NCPA - National Center for Policy Analysis

Fisker Loan Failure Highlights Uncle Sam's Poor Investment History

May 13, 2013

The government is notoriously bad at choosing winners and losers in the private market. Despite the more than $500 million loss with Solyndra, the government bet heavily on green automaker Fisker Automotive. In 2009, the company was awarded a $529 million loan. Now, the company is teetering on the brink of complete failure and the taxpayer is on the hook, says Veronique de Rugy, a senior research fellow at the Mercatus Center.

  • The company is now in bankruptcy after failing to produce a working vehicle.
  • The one vehicle it did produce, the Fisker Karma, a $104,000 plug-in electric hybrid car, was so full of design flaws that many consumers returned the cars for a refund.
  • More than 75 percent of the Fisker workforce has been fired and no vehicles have been produced since 2012.

Fisker relied on batteries from A123 Systems, another green company that received almost $250 million in 2009 stimulus money, as well as more than $140 million in tax credits and subsidies. According to some sources, the $529 million Fisker loan was granted in order to ensure a market for A123's batteries.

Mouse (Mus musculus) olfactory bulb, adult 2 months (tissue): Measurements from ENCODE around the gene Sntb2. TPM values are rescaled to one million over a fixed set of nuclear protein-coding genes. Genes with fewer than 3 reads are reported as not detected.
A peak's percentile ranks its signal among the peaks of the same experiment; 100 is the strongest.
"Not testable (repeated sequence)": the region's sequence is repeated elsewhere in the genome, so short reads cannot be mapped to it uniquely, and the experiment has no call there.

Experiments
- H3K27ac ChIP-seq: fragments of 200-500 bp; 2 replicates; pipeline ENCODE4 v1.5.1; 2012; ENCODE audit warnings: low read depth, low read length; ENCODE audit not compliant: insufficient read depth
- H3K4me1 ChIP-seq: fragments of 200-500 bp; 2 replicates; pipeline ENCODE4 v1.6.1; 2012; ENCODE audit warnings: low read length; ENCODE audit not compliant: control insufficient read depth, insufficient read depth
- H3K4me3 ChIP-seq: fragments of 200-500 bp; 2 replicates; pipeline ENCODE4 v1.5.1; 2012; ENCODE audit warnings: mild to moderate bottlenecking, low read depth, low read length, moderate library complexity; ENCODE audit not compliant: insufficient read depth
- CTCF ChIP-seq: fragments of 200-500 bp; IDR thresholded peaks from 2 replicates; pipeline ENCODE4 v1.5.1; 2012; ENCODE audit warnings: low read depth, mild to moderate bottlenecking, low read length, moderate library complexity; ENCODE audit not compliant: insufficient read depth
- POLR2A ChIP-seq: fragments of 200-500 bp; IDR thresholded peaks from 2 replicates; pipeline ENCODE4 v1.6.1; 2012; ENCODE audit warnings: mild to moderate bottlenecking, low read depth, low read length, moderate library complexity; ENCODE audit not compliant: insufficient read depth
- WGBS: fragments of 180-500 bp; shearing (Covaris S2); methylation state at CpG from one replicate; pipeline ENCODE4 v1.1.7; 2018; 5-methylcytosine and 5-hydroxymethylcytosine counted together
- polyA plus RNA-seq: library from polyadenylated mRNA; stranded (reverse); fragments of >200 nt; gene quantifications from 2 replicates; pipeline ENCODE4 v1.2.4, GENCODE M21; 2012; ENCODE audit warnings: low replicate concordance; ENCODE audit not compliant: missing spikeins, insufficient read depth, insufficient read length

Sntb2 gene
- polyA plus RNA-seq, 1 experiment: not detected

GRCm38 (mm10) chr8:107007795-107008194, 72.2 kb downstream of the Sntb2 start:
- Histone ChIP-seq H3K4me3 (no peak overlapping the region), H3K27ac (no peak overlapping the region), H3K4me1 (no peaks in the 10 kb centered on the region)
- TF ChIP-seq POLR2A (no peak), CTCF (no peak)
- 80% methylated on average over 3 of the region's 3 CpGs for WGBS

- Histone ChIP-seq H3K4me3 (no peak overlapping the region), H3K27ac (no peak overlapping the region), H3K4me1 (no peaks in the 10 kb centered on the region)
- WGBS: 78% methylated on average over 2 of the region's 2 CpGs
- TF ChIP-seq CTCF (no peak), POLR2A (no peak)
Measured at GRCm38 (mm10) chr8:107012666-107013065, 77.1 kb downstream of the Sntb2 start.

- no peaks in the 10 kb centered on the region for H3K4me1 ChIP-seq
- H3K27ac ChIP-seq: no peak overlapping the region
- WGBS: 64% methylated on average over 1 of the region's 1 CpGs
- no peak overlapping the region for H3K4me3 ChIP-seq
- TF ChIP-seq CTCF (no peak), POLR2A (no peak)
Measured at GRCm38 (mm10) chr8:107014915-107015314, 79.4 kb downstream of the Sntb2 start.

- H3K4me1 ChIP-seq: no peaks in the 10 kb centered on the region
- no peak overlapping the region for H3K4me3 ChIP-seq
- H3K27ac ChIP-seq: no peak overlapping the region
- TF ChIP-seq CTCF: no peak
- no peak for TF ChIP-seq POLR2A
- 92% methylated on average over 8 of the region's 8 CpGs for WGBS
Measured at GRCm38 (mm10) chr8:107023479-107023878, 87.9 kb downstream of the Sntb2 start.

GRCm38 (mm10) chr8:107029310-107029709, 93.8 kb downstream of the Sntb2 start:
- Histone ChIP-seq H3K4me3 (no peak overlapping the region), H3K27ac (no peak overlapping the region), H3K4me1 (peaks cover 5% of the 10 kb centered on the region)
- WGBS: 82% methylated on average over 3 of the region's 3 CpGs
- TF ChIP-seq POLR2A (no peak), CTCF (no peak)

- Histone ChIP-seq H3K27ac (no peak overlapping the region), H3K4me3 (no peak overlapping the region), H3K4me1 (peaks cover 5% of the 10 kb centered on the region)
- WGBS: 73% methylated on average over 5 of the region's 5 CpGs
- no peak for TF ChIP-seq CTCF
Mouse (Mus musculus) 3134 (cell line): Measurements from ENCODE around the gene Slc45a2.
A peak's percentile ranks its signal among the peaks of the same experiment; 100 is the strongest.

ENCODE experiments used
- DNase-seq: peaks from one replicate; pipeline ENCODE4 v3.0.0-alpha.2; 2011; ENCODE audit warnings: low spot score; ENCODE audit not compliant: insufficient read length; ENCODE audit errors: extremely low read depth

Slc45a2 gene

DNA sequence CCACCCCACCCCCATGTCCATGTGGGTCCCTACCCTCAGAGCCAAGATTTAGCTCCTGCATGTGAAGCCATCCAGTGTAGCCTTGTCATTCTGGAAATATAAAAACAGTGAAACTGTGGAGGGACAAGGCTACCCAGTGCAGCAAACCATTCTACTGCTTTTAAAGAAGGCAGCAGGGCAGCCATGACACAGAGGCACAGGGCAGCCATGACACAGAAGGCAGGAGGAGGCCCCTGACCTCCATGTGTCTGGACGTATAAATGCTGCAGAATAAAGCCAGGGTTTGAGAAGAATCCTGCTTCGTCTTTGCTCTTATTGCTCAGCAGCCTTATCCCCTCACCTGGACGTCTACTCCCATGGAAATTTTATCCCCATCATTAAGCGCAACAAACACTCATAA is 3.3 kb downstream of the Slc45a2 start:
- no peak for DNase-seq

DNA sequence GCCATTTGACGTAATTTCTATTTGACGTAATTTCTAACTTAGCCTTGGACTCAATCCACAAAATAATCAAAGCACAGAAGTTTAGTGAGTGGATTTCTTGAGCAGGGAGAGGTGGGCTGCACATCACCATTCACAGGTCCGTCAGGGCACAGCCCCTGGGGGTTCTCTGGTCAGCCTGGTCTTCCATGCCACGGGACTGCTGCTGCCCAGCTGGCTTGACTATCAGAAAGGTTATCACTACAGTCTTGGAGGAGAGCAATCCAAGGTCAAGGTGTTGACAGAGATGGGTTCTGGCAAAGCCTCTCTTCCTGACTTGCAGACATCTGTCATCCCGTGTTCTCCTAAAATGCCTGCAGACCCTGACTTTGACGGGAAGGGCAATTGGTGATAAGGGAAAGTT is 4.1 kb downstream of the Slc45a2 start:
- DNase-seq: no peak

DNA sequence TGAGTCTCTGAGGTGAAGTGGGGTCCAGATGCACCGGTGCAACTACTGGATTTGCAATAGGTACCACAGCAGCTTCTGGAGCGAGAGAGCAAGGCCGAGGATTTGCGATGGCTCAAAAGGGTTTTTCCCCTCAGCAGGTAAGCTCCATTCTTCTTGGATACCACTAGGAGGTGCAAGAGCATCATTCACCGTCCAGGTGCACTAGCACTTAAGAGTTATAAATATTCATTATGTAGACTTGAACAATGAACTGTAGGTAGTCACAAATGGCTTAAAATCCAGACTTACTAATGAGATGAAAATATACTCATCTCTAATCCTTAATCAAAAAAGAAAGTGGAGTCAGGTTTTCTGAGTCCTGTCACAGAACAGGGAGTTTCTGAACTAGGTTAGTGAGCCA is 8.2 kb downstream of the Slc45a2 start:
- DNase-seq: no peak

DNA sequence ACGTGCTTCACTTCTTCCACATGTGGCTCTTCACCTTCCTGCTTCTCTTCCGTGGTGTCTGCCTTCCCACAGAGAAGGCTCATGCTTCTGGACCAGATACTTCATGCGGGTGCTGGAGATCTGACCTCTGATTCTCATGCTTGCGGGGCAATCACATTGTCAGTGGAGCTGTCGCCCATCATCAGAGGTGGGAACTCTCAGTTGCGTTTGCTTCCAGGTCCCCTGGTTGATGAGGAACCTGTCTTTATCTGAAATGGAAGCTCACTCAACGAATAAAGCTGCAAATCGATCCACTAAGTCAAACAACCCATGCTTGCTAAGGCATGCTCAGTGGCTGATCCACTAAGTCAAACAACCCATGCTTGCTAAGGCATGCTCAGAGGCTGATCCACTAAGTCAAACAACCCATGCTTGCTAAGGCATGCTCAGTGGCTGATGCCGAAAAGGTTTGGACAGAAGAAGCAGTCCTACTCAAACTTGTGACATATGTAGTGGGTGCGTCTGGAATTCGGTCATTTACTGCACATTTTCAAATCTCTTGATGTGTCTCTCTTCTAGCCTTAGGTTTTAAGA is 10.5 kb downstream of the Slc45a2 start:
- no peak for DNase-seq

Many of the loans to green companies like Solyndra and Fisker were awarded through cozy relationships between politicians and the lobbyists who vied for the loans. The federal loans aided many new upstart companies in securing private investors, though many of the well-connected companies could have acquired private capital without the federal guarantee.

The loans also allow companies to borrow more money at lower interest rates. According to emails between Fisker executives and the Department of Energy, the federal loans were the only way that Fisker could attract private money.

  • If a company succeeds only with an explicit financial backing from the federal government, it is not competitive in the free market.
  • The result is distortions in the market that grant special privileges to special interests at the expense of other companies in the market.
  • Crony capitalism and "green" loans have been popular under the Obama administration, the result of which has been billions of dollars of losses to taxpayers.

Along with Fisker, Ford received a $5.9 billion loan for electric vehicle production, while Nissan received $1.4 billion and Tesla received $400 million. The failure of the Fisker loan, like Solyndra, further highlights the government's poor decision making in choosing winners.

Source: Veronique de Rugy, "Get Uncle Same out of the Green Startup Loan Business," Washington Examiner, May 3, 2013.


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